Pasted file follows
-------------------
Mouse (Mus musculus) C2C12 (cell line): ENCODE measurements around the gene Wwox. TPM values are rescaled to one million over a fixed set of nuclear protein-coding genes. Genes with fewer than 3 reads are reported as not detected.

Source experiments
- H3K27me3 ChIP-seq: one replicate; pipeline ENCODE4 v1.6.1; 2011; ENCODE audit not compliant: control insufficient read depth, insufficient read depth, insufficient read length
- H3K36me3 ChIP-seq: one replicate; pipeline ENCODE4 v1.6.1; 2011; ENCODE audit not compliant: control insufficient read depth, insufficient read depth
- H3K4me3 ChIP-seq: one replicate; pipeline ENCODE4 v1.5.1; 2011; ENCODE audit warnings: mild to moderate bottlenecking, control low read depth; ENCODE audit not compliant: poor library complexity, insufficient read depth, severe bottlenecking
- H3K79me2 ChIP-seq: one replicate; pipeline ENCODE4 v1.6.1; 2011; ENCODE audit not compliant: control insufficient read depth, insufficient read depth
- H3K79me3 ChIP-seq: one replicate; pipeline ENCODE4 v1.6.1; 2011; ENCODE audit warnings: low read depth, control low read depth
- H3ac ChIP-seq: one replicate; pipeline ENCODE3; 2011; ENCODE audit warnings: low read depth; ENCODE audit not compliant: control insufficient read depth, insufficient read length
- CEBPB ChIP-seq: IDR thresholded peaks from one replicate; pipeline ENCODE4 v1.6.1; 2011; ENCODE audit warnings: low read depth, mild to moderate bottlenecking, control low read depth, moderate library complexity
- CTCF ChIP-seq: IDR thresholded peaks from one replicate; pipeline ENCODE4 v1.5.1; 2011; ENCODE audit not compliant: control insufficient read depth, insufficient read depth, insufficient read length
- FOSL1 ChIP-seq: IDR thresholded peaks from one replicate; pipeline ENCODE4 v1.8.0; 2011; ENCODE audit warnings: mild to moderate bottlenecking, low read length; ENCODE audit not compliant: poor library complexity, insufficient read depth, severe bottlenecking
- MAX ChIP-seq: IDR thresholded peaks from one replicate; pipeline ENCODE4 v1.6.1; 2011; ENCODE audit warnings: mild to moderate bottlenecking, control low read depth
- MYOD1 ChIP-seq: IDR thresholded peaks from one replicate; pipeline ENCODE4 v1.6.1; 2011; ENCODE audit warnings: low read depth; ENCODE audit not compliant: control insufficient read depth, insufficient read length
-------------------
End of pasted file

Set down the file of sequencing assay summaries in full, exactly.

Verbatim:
Mouse (Mus musculus) C2C12 (cell line): ENCODE measurements around the gene Wwox. TPM values are rescaled to one million over a fixed set of nuclear protein-coding genes. Genes with fewer than 3 reads are reported as not detected.

Source experiments
- H3K27me3 ChIP-seq: one replicate; pipeline ENCODE4 v1.6.1; 2011; ENCODE audit not compliant: control insufficient read depth, insufficient read depth, insufficient read length
- H3K36me3 ChIP-seq: one replicate; pipeline ENCODE4 v1.6.1; 2011; ENCODE audit not compliant: control insufficient read depth, insufficient read depth
- H3K4me3 ChIP-seq: one replicate; pipeline ENCODE4 v1.5.1; 2011; ENCODE audit warnings: mild to moderate bottlenecking, control low read depth; ENCODE audit not compliant: poor library complexity, insufficient read depth, severe bottlenecking
- H3K79me2 ChIP-seq: one replicate; pipeline ENCODE4 v1.6.1; 2011; ENCODE audit not compliant: control insufficient read depth, insufficient read depth
- H3K79me3 ChIP-seq: one replicate; pipeline ENCODE4 v1.6.1; 2011; ENCODE audit warnings: low read depth, control low read depth
- H3ac ChIP-seq: one replicate; pipeline ENCODE3; 2011; ENCODE audit warnings: low read depth; ENCODE audit not compliant: control insufficient read depth, insufficient read length
- CEBPB ChIP-seq: IDR thresholded peaks from one replicate; pipeline ENCODE4 v1.6.1; 2011; ENCODE audit warnings: low read depth, mild to moderate bottlenecking, control low read depth, moderate library complexity
- CTCF ChIP-seq: IDR thresholded peaks from one replicate; pipeline ENCODE4 v1.5.1; 2011; ENCODE audit not compliant: control insufficient read depth, insufficient read depth, insufficient read length
- FOSL1 ChIP-seq: IDR thresholded peaks from one replicate; pipeline ENCODE4 v1.8.0; 2011; ENCODE audit warnings: mild to moderate bottlenecking, low read length; ENCODE audit not compliant: poor library complexity, insufficient read depth, severe bottlenecking
- MAX ChIP-seq: IDR thresholded peaks from one replicate; pipeline ENCODE4 v1.6.1; 2011; ENCODE audit warnings: mild to moderate bottlenecking, control low read depth
- MYOD1 ChIP-seq: IDR thresholded peaks from one replicate; pipeline ENCODE4 v1.6.1; 2011; ENCODE audit warnings: low read depth; ENCODE audit not compliant: control insufficient read depth, insufficient read length